Canned dairy products are now for sale, along with fresh milk and live chickens and goats, at Maputo’s once solely traditional and ‘wet’ Xipamamime market, in Mozambique (photo credit: ILRI/Mann).
In the current Economist‘s ‘The World in 2011: 25-Year Special Edition’ (The emerging emerging markets, 24 November 2010), we read that:
‘The rich world will continue to suffer from anaemic growth for years to come. The emerging world, by contrast, will be a whirling hub of dynamism and creativity. Over the next decade it will account for more than 50% of global growth. It will see 700 million people enter the middle class. And it will also account for a disproportionate share of business innovations. . . . [The] “new” emerging markets . . . come in two varieties: “overlooked countries that can rival the BRICs [Brazil, Russia, India and China] in terms of prosperity; and “frontier” countries that are only just beginning to emerge from their chrysalises. The biggest concentration of overlooked markets is in Africa (which is in many ways an overlooked continent). . . .’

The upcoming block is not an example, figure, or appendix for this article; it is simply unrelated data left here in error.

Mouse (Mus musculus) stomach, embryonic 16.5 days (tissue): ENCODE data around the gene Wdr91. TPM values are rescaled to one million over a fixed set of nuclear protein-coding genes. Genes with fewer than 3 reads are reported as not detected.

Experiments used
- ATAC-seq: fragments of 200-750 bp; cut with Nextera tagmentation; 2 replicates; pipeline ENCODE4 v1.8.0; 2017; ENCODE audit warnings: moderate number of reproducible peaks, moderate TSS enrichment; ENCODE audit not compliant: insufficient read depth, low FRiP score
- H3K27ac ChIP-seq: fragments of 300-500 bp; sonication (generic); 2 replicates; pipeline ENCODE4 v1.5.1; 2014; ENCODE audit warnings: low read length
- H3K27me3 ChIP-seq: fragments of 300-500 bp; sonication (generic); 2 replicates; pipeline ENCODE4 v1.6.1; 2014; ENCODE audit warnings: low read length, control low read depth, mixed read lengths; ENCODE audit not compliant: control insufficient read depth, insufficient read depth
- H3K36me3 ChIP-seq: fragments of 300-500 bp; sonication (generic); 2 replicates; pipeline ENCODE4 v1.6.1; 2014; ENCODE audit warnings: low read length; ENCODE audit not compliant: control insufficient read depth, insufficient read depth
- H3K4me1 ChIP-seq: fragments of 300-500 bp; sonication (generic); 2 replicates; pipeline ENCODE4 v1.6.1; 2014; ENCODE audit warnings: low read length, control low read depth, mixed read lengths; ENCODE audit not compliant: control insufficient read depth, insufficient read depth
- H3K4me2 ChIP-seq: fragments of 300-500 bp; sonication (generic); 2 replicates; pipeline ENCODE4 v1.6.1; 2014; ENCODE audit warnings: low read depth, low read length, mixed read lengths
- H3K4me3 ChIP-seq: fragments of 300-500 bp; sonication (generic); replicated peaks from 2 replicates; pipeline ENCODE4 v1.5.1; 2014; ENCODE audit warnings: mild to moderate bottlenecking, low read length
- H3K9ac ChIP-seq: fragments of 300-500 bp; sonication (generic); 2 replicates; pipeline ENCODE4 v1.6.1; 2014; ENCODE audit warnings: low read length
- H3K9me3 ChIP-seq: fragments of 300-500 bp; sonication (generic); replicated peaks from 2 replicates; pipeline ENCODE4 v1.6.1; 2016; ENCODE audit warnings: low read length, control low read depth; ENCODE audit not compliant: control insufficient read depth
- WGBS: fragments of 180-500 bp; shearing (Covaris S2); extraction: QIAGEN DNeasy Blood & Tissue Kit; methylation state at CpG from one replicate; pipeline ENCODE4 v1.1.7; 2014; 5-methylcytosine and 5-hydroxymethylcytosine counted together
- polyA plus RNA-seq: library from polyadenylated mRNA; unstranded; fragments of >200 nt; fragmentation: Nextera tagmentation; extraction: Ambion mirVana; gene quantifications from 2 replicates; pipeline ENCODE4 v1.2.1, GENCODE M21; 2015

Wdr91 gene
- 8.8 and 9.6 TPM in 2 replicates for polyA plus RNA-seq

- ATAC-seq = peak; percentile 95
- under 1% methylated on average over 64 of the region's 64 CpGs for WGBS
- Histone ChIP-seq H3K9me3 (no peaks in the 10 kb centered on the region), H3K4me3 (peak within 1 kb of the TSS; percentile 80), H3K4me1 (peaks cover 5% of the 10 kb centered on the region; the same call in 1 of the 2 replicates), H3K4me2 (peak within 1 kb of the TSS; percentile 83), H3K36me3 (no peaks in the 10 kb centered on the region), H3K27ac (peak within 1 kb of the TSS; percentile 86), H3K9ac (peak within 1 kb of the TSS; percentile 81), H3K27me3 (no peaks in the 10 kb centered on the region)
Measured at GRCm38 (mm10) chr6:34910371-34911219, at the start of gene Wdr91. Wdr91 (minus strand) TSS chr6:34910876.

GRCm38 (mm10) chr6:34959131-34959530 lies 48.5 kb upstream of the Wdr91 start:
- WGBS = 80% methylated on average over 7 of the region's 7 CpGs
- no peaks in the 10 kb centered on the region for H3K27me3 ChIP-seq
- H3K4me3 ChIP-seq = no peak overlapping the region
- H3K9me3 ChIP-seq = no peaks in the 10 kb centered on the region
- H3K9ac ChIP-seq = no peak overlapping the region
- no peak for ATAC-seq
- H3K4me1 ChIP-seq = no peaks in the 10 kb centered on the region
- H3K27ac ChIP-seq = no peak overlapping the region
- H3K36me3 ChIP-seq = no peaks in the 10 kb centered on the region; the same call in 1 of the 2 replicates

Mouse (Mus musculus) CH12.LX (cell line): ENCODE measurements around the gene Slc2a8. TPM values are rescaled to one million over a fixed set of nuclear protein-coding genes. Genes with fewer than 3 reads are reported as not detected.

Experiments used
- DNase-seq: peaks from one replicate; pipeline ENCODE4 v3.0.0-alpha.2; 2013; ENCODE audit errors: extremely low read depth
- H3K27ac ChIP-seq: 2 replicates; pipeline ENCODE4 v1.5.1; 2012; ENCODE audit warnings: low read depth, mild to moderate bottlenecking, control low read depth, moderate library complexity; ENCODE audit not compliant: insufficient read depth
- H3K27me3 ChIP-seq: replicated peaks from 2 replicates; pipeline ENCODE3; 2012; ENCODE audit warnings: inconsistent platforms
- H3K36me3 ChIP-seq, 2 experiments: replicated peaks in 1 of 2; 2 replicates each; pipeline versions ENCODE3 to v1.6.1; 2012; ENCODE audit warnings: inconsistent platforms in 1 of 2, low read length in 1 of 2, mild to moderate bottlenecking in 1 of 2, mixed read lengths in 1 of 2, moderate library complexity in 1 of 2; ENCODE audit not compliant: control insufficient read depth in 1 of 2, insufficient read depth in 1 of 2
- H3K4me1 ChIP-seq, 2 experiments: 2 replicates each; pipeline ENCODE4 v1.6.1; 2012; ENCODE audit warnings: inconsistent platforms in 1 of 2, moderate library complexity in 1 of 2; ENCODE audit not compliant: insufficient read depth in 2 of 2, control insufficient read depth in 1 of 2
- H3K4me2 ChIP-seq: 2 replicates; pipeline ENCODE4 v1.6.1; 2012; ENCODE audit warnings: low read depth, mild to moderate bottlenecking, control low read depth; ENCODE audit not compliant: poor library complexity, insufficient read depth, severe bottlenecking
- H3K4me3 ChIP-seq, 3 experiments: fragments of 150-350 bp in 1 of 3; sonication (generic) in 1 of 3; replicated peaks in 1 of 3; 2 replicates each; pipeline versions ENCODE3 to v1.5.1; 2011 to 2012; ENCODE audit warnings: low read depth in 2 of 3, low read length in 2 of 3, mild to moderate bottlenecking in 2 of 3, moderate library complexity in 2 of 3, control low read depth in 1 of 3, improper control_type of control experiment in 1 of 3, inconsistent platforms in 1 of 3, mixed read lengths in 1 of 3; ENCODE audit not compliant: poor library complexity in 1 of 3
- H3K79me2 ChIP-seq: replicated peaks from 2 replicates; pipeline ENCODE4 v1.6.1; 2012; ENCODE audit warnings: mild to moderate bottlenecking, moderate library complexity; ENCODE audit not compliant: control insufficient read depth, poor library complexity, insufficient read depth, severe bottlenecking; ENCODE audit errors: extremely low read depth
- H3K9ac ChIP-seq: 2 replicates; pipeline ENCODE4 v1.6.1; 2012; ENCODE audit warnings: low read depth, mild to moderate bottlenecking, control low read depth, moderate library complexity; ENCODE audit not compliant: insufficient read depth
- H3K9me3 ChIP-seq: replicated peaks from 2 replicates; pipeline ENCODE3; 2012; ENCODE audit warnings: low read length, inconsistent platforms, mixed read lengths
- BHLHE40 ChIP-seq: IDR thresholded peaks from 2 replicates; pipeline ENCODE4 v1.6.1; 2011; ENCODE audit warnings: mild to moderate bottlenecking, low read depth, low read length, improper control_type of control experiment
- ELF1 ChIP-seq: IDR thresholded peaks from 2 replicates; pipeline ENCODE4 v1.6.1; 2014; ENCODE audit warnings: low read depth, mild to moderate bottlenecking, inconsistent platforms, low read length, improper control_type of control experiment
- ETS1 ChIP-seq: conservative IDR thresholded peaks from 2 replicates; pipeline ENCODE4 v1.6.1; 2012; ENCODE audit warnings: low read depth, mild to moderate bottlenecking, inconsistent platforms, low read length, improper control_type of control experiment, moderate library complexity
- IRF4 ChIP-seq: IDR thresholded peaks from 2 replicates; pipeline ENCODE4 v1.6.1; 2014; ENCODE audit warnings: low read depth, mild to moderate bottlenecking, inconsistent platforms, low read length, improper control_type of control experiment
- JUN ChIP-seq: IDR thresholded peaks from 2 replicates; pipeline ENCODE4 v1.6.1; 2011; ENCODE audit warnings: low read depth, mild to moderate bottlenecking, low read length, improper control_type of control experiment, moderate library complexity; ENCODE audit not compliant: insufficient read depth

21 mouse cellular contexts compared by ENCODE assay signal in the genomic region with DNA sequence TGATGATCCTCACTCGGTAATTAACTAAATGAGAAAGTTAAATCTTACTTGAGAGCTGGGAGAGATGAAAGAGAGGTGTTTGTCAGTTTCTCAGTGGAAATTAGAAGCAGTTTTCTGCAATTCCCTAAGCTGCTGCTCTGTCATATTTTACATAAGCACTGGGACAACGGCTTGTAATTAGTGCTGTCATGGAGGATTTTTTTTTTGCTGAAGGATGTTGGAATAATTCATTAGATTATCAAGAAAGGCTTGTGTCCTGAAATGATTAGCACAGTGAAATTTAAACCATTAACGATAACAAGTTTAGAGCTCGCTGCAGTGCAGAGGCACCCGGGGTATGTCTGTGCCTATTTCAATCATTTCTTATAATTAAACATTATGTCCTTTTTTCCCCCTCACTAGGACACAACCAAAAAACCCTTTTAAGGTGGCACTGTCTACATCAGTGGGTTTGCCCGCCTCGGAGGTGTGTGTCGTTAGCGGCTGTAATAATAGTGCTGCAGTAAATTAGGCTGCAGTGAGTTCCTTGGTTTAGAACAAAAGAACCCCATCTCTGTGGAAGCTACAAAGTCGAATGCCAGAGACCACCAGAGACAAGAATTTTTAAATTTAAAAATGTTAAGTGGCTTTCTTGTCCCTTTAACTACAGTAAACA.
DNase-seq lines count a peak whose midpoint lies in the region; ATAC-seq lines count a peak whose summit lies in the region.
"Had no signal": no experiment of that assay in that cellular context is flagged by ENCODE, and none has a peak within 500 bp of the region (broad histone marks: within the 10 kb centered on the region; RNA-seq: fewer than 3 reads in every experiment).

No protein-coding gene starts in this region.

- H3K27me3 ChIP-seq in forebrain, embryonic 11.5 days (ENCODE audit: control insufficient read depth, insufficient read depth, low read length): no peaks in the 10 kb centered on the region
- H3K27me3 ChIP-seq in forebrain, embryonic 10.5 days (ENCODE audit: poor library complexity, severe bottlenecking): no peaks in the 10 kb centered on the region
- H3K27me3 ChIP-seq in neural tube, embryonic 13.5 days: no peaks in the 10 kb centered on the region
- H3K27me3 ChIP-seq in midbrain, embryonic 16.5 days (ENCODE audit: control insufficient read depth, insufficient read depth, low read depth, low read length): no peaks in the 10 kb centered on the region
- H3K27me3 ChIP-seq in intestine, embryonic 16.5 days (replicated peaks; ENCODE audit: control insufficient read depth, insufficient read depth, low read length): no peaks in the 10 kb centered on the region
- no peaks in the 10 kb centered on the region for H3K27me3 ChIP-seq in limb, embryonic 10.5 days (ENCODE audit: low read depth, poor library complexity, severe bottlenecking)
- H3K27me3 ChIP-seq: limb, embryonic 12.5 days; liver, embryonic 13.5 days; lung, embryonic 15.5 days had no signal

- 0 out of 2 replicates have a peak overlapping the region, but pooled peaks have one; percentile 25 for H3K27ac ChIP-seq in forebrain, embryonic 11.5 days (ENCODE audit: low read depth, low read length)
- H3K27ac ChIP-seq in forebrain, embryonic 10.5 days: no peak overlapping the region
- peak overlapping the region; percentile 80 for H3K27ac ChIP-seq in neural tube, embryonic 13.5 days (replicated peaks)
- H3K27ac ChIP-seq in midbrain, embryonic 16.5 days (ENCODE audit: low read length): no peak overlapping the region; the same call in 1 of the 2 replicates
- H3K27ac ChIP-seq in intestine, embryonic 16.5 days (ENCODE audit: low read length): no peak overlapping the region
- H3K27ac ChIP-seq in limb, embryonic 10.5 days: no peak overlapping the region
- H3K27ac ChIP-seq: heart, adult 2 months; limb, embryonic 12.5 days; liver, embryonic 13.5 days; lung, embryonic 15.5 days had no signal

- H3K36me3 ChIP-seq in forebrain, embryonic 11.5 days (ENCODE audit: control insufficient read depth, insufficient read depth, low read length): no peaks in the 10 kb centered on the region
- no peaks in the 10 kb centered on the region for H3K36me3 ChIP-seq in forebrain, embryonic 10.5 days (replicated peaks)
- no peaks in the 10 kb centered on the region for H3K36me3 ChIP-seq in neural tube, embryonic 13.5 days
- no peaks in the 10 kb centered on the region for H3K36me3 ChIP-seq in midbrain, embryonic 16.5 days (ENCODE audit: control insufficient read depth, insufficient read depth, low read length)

And in Time Magazine, we read in Was it really so bad? (24 November 2010) that:
‘Information technologies and ubiquitous access to the Internet have linked us as never before, creating the possibility of new ways of sharing insights and giving rise to what Clay Shirky of New York University calls a massive “cognitive surplus” whose wealth-creating potential can as yet only be guessed at. This sunny view of the decade, to be sure, is hard to discern through the gloom that pervades those many American industries that have been battered by creative destruction. But if you shift your frame of reference, the world looks quite different. In the past decade, nations that were once marginal, such as China and India, have become vital parts of the global economy. Brazil is becoming a breadbasket to half the world. Perhaps most dramatically—I mention this because it always gets overlooked—Africa has had its most successful decade since the end of colonialism. Fueled by buoyant demand for its commodities and new technologies like mobile telecommunications, it is growing at twice the speed it did in the 1980s and ’90s. The cumulative effect of all this is that hundreds of millions of individuals have been lifted out of poverty. Though the Great Recession hurt trade and commodity prices, the U.N. was able to report this year that the world was on track to reach the Millennium Development Goal of halving the proportion of people who live in dire poverty over the 25 years from 1990 to 2015. That’s nothing but good news—for everyone.’